Hopes of making NHS Highlands signs bilingual with Gaelic alongside English are rejected because the matter can only be decided at the ministerial level
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NHS Highland’s Gaelic plan has had “little opportunity to progress in a meaningful way” in the last year while hopes that signs could be made bilingual with both English and Gaelic have been dashed.
The Gaelic plan is overseen by Bòrd na Gàidhlig whose staff have been “very understanding of the difficulties” as the pandemic severely disrupted services while there has been a turnover of staff which together “stifled progress”.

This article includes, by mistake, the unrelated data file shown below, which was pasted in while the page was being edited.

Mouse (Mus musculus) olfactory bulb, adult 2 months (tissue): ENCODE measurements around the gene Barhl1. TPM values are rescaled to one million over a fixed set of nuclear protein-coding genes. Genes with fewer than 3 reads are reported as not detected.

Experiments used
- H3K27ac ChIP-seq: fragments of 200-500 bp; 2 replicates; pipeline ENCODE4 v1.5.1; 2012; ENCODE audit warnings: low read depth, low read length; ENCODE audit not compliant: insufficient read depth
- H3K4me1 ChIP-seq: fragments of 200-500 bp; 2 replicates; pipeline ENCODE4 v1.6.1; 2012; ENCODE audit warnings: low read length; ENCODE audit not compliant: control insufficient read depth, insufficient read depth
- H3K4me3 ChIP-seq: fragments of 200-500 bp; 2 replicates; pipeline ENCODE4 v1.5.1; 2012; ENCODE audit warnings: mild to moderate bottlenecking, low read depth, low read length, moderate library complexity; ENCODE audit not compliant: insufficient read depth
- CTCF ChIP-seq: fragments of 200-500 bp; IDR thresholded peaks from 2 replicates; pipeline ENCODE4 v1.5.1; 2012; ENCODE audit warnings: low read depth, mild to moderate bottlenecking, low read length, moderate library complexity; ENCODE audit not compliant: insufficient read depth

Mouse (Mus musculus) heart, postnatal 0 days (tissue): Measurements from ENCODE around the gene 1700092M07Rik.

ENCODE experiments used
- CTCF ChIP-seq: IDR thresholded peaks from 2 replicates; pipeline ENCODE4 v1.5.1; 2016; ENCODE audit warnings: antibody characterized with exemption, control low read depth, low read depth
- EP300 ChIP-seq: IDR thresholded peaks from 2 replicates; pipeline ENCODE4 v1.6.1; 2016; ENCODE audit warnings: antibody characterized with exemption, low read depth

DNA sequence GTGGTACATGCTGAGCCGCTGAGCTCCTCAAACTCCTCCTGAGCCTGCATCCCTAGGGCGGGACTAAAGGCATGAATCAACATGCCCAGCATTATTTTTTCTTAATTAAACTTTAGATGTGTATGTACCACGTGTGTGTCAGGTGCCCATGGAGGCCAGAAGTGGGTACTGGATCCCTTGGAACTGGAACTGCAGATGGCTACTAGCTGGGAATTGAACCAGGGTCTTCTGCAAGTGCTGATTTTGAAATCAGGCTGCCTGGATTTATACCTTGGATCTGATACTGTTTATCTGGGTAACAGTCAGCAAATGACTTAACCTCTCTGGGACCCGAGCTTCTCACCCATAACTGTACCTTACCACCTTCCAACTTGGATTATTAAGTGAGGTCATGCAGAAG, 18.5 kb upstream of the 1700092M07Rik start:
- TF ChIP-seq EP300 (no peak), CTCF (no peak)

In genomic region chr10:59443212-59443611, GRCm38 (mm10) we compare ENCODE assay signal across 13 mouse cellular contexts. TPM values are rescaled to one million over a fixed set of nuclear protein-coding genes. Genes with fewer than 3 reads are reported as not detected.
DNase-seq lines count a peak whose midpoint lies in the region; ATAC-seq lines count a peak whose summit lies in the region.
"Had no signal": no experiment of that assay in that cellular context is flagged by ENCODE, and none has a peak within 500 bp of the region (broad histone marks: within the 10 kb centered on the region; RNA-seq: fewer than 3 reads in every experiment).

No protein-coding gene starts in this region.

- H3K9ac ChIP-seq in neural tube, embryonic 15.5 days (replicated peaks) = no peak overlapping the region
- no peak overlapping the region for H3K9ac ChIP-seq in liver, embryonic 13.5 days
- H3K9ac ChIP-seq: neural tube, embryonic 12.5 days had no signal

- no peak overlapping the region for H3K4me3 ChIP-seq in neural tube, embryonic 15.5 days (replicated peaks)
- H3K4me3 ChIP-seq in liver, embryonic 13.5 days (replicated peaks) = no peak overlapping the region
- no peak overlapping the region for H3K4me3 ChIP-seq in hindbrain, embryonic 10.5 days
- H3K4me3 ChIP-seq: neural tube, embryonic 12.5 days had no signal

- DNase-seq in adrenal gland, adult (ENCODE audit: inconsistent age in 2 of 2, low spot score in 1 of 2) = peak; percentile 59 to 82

There was good news with the appointment of dedicated officer Nicola Thomson to try and implement some of the key areas of the plan – its priorities being in usage and patient-staff interaction as well as visibility.
Ms Thomson said: “Staff at Bòrd na Gàidhlig are very understanding of the difficulties both during the last year and the staffing changes which have stifled progress. The team are encouraged at the appointment of a dedicated person to try and implement some of the key areas of the plan and their priorities are in usage and patient/staff interaction as well as visibility.
“The request to provide a bilingual logo has been denied. It is hoped that this can be taken up again with NHS Scotland as such a visible change would provide the very necessary kickstart that the plan requires.”